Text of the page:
Friday, January 13, 2012

Blog Hopping 1/13/2012

Welcome, fellow bloghoppers! You're looking at my personal blog, home to the rants and ramblings of an aspiring author. This week, I returned to bloghopping after a few weeks' absence, and also returned to regular posting with some amateur market research. I also do reviews of werewolf books, which are here. The review blog is currently on hiatus while I work on my own book, but feel free to browse the archived reviews. Have fun hopping!

This week's ice-breaker for TGIF @ GReads:

"Which books are at the top of your list to be read this year (new or old releases)?"

Hmm. Well, it depends on what's coming out, but I have a few specific things I'm looking forward to: the latest Kitty Norville, naturally. The third Raised by Wolves novel, Taken by Storm, just as naturally. The followup to Lunatic Fringe, which I think is called Hunger Ghost. Bloodrose and Destiny and Deception, both of which I'm actually a bit nervous about; the most recent chapters of both series were a bit of a letdown. I was going to mention the third Intertwined book, but word is it's been delayed until 2013. A pity. The series may be a guilty pleasure, but it's still a pleasure. Oh! And lest I forget: A Sliver of Shadow.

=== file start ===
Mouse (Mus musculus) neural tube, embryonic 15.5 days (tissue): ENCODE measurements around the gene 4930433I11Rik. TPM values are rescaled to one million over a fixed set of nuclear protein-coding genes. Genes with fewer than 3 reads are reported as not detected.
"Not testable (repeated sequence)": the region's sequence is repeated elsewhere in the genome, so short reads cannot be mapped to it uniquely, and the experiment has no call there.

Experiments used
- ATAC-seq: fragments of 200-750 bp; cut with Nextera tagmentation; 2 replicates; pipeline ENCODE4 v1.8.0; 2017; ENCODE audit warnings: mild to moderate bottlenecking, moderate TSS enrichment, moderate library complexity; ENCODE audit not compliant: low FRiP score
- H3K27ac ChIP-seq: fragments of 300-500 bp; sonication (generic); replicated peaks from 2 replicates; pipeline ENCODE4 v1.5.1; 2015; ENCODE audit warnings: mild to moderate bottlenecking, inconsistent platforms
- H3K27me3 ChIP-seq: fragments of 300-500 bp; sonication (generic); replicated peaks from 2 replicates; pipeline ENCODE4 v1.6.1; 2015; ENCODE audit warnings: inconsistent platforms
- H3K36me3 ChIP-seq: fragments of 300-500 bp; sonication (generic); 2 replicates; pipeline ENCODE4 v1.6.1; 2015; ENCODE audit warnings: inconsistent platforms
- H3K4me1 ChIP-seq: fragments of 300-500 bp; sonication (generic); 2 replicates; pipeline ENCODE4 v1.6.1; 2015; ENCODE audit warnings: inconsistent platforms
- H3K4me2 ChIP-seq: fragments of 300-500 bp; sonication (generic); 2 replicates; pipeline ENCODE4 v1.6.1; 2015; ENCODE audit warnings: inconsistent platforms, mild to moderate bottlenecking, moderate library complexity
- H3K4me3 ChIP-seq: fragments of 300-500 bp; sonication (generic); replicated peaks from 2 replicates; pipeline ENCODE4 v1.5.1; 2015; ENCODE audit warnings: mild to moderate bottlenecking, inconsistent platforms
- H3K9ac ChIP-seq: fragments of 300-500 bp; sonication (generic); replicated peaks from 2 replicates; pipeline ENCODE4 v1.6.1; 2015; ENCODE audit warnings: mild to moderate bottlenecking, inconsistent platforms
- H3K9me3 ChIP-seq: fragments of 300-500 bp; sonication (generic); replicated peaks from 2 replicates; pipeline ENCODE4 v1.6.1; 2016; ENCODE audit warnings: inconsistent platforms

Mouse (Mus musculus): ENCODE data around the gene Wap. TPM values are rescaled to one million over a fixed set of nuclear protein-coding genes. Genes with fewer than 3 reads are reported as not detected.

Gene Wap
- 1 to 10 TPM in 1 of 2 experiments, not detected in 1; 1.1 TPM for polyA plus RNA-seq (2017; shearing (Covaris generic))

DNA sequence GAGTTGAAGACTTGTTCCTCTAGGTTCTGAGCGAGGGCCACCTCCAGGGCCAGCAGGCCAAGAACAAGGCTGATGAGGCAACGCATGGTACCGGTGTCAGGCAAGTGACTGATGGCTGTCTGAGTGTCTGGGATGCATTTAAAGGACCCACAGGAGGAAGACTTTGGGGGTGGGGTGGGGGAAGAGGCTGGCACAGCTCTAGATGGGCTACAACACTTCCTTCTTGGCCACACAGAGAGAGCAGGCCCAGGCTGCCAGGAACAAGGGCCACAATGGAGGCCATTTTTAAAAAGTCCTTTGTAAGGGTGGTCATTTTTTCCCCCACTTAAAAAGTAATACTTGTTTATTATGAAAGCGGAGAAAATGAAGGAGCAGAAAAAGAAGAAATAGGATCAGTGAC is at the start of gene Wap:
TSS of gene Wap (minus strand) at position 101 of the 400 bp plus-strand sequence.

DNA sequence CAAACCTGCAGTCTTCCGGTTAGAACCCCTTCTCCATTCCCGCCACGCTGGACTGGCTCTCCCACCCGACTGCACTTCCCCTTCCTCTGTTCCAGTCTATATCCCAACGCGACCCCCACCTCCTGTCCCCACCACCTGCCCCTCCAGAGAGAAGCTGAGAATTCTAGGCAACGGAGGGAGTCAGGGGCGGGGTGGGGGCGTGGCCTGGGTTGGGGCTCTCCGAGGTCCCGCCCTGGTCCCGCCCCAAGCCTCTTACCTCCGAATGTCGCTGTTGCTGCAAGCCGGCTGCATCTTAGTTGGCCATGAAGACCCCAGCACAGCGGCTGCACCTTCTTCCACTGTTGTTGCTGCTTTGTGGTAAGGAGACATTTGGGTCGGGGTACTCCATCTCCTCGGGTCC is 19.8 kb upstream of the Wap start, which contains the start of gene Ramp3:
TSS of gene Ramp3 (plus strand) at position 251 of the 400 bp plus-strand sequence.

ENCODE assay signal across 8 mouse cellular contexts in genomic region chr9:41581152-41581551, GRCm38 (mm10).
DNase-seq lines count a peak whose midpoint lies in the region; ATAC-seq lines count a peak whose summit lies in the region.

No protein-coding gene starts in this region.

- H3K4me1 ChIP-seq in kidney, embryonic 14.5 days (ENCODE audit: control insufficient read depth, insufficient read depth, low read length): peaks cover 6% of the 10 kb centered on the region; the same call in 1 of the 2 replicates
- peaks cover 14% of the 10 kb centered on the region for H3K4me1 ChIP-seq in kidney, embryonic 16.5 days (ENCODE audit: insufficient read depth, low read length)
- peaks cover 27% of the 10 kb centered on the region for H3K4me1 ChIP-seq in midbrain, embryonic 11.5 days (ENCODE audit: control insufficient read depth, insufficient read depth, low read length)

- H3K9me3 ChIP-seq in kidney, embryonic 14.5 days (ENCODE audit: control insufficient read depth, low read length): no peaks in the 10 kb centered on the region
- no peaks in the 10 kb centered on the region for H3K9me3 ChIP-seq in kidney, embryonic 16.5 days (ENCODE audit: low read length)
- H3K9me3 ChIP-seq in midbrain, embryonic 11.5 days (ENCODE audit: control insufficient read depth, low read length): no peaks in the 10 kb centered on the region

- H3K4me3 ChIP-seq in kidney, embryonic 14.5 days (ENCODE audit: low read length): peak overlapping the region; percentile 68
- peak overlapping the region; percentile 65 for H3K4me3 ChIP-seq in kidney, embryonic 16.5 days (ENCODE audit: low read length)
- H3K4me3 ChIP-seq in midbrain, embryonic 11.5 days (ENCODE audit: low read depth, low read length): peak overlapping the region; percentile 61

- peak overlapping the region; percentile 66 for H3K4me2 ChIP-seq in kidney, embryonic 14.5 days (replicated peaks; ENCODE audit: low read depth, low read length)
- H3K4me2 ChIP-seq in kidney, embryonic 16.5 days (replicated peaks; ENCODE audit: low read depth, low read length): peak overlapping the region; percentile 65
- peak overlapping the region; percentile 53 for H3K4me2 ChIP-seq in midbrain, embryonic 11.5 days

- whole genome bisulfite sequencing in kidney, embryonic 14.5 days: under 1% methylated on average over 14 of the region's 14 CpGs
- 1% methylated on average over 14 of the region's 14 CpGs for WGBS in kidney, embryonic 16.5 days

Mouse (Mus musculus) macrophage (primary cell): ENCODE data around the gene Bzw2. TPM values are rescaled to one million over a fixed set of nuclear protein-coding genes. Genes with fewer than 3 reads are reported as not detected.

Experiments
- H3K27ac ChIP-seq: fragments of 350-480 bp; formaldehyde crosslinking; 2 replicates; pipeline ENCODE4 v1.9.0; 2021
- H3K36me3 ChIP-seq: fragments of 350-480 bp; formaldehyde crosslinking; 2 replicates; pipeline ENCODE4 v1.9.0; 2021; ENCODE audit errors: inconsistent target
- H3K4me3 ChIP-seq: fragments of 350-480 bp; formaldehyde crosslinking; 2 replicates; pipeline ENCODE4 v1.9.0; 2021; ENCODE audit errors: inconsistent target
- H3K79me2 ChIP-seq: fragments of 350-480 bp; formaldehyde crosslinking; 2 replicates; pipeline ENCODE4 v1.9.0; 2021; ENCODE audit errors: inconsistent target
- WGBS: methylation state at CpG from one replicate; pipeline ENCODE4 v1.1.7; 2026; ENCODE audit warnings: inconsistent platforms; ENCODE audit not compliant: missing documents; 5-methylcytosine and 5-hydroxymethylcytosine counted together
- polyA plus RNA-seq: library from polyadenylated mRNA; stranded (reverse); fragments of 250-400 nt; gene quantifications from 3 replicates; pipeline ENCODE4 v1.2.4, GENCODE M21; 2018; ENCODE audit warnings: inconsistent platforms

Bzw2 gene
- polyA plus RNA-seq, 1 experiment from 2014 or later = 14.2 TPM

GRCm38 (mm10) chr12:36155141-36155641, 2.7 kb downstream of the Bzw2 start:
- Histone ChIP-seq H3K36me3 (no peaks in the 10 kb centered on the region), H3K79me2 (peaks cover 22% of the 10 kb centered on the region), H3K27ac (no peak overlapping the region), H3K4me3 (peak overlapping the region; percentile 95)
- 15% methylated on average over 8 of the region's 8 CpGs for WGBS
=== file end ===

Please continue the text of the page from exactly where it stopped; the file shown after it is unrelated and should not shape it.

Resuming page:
As for older books, there are a few series I have to keep up with. I'm only halfway through Rachel Vincent's werecat books, I've got a new series called The Wolf Chronicles to deal with, courtesy of a Christmas gift from my girlfriend. Also, I would at some point like to pick up Roger Corman's autobiography again. I read it once years ago, and I think some of the stuff he talks about might be applicable to independent authors.

And, one trend I am definitely hoping comes to fruition in 2012: Thanks to e-readers and the self-publishing revolution, gamebooks are back! ^_^

Monday, January 9, 2012

Market Research on a Shoestring

So, I sat down to look for an editor today, and decided that instead of that, I had to give my book a release date. Trust me when I say that the path from point A to point B made perfect sense when I was walking it.

See, one thing I don't want to do is just release my book at any old time. For one, a little time to build a good buzz might be worthwhile. For another, not all release dates are created equal. While doing the review blog (which I will get back to at some point, I promise!) I noticed that there were peaks and troughs: some months I had multiple releases to contend with, others I had time to go back and look at stuff I missed. As a new author, I should probably aim for a trough, when competition will be lighter. If I hit shelves during a peak, I'm liable to wind up lost in the shuffle. I ought to think like a real wolf: pick the prey which is most easily available.